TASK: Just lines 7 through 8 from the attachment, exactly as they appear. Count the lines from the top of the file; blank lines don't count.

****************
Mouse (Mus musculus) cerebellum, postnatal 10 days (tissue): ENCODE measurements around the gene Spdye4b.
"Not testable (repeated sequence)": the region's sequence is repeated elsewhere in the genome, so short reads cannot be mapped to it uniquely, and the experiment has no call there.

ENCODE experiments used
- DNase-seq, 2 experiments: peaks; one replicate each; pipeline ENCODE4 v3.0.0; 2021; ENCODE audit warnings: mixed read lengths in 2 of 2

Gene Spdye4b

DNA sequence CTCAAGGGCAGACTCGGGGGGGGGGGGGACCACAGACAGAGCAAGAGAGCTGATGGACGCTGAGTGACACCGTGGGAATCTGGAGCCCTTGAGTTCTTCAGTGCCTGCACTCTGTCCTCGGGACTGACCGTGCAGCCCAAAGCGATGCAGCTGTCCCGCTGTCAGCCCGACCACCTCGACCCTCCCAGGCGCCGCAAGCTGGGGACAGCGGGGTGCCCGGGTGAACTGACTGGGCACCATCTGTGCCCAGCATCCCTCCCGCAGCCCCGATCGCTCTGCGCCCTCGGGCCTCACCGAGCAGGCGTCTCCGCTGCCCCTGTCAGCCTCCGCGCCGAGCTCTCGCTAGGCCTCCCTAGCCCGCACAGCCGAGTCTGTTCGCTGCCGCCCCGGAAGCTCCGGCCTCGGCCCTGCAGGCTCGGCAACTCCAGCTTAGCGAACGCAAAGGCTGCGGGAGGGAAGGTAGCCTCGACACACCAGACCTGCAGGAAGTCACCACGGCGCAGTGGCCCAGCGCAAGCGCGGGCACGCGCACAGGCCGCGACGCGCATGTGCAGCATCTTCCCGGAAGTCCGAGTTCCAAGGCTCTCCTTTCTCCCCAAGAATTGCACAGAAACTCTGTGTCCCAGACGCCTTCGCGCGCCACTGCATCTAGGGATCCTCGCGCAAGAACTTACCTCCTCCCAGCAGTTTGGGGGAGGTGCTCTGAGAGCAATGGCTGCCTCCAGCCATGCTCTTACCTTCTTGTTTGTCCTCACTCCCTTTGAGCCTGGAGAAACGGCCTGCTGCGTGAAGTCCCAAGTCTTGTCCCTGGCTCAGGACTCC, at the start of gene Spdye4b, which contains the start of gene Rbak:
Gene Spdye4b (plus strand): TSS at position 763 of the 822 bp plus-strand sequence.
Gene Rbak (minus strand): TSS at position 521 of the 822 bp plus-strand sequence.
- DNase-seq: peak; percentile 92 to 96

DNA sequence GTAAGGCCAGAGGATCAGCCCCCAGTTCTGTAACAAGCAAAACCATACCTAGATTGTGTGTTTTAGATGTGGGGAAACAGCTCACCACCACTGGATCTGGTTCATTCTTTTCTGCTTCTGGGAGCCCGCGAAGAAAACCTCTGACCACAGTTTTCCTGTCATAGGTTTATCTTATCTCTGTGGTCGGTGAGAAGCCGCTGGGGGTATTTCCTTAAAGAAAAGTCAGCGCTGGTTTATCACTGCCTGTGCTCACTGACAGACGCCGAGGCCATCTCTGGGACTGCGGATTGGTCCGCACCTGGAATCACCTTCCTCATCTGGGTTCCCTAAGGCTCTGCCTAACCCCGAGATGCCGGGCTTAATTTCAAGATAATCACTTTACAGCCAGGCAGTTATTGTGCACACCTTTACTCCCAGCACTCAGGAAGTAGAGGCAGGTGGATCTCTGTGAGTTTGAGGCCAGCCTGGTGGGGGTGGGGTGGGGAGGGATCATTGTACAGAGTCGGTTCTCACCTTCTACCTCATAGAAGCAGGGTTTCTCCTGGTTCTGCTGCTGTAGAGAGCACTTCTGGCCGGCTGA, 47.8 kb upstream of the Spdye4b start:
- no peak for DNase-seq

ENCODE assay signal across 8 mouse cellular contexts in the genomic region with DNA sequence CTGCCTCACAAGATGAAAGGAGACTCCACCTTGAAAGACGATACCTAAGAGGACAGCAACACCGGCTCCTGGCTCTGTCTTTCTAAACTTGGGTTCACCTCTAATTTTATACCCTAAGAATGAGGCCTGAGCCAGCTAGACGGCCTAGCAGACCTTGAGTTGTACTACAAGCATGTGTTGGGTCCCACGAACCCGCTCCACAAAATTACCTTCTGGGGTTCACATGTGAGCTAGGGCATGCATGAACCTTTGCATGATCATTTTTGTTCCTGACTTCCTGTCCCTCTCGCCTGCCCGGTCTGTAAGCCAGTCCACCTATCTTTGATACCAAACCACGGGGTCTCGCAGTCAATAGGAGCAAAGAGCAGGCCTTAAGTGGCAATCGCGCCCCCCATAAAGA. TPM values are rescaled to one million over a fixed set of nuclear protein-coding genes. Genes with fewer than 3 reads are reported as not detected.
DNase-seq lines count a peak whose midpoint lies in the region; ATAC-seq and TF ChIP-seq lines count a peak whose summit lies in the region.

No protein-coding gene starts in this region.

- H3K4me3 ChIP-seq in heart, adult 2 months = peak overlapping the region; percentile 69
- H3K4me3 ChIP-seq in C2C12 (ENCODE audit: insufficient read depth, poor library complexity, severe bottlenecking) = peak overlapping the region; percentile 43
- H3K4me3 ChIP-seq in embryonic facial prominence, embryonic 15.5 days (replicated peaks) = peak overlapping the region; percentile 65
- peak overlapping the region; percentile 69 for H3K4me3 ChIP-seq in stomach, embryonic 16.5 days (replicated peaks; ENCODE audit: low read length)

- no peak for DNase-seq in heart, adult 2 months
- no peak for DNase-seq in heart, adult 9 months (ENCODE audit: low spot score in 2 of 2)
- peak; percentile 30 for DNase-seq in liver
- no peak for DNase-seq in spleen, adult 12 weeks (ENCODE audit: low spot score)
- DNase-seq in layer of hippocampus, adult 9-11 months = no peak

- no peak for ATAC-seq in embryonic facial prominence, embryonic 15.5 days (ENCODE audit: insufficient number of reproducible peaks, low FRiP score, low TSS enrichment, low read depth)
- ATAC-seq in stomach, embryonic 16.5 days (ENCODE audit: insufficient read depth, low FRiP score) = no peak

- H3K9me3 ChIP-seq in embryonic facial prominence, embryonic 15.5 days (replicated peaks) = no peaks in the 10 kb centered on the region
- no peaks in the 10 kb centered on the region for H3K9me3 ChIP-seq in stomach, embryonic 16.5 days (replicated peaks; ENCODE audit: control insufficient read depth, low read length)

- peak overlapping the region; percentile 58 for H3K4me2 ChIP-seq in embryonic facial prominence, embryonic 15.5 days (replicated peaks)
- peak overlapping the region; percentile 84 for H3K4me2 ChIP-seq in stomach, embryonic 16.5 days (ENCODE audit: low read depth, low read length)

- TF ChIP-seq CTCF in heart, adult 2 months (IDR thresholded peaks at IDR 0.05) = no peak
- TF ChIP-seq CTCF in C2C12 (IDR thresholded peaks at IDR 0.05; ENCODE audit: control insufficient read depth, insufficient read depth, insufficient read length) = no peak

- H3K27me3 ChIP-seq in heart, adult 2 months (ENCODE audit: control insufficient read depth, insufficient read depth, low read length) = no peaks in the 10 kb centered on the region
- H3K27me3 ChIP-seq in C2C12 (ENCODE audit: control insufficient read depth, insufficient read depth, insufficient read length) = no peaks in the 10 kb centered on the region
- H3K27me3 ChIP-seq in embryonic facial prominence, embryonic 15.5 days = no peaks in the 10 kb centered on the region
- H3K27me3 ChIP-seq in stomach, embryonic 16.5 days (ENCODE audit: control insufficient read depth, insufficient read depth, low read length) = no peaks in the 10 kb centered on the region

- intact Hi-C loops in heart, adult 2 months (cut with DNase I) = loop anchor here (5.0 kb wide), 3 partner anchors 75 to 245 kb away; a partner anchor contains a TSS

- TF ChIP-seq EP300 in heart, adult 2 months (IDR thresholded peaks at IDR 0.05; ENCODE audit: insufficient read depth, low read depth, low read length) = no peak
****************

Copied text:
Gene Spdye4b (plus strand): TSS at position 763 of the 822 bp plus-strand sequence.
Gene Rbak (minus strand): TSS at position 521 of the 822 bp plus-strand sequence.